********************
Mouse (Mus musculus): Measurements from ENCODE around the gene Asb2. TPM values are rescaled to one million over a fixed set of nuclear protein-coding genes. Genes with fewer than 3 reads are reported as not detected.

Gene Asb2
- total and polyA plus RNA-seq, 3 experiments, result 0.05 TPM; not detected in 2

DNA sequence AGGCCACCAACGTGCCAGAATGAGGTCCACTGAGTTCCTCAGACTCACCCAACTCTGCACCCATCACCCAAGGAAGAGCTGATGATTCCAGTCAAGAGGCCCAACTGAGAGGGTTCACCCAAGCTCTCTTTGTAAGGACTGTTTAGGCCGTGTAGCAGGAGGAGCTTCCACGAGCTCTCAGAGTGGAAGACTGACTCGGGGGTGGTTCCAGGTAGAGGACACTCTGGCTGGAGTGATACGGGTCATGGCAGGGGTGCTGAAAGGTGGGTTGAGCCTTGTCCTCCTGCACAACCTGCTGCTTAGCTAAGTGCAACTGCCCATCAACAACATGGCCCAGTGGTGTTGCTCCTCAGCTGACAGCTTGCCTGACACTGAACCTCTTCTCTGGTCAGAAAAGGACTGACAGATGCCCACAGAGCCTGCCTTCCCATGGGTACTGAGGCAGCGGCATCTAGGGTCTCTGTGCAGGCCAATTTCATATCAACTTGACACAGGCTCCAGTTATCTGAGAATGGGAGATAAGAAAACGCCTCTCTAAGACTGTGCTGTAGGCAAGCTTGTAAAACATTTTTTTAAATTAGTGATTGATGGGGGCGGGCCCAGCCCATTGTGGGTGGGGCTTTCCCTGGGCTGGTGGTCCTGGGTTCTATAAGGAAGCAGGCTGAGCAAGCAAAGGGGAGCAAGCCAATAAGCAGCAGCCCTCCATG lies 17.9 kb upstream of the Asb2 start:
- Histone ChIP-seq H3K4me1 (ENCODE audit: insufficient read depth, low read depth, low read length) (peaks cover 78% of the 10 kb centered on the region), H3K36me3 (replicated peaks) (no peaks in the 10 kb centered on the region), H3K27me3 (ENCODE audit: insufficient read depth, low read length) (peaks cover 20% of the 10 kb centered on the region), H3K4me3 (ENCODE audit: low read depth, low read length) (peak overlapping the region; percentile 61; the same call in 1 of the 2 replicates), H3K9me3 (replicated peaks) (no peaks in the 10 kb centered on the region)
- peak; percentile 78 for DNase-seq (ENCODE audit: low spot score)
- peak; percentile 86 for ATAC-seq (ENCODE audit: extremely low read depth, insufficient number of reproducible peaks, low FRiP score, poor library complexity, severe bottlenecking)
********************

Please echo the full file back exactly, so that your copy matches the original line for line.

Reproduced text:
Mouse (Mus musculus): Measurements from ENCODE around the gene Asb2. TPM values are rescaled to one million over a fixed set of nuclear protein-coding genes. Genes with fewer than 3 reads are reported as not detected.

Gene Asb2
- total and polyA plus RNA-seq, 3 experiments, result 0.05 TPM; not detected in 2

DNA sequence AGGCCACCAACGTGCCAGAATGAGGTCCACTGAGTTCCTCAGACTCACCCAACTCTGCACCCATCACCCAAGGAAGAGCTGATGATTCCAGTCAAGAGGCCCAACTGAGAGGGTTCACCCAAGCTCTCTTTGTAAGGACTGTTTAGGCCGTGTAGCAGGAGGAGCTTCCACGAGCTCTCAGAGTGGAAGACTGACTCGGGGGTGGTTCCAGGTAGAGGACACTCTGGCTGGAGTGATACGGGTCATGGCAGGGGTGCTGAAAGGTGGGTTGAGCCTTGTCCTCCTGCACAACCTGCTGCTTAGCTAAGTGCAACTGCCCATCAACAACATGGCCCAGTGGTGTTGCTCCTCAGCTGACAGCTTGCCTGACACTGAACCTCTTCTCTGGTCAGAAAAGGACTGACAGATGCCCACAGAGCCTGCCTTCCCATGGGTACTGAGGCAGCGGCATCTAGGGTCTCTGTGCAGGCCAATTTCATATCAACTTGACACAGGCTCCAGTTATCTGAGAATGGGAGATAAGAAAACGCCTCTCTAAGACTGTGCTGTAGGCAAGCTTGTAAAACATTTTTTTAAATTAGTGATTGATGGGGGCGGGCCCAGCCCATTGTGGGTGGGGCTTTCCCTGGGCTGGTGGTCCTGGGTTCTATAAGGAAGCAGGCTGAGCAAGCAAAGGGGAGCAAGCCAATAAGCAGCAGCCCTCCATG lies 17.9 kb upstream of the Asb2 start:
- Histone ChIP-seq H3K4me1 (ENCODE audit: insufficient read depth, low read depth, low read length) (peaks cover 78% of the 10 kb centered on the region), H3K36me3 (replicated peaks) (no peaks in the 10 kb centered on the region), H3K27me3 (ENCODE audit: insufficient read depth, low read length) (peaks cover 20% of the 10 kb centered on the region), H3K4me3 (ENCODE audit: low read depth, low read length) (peak overlapping the region; percentile 61; the same call in 1 of the 2 replicates), H3K9me3 (replicated peaks) (no peaks in the 10 kb centered on the region)
- peak; percentile 78 for DNase-seq (ENCODE audit: low spot score)
- peak; percentile 86 for ATAC-seq (ENCODE audit: extremely low read depth, insufficient number of reproducible peaks, low FRiP score, poor library complexity, severe bottlenecking)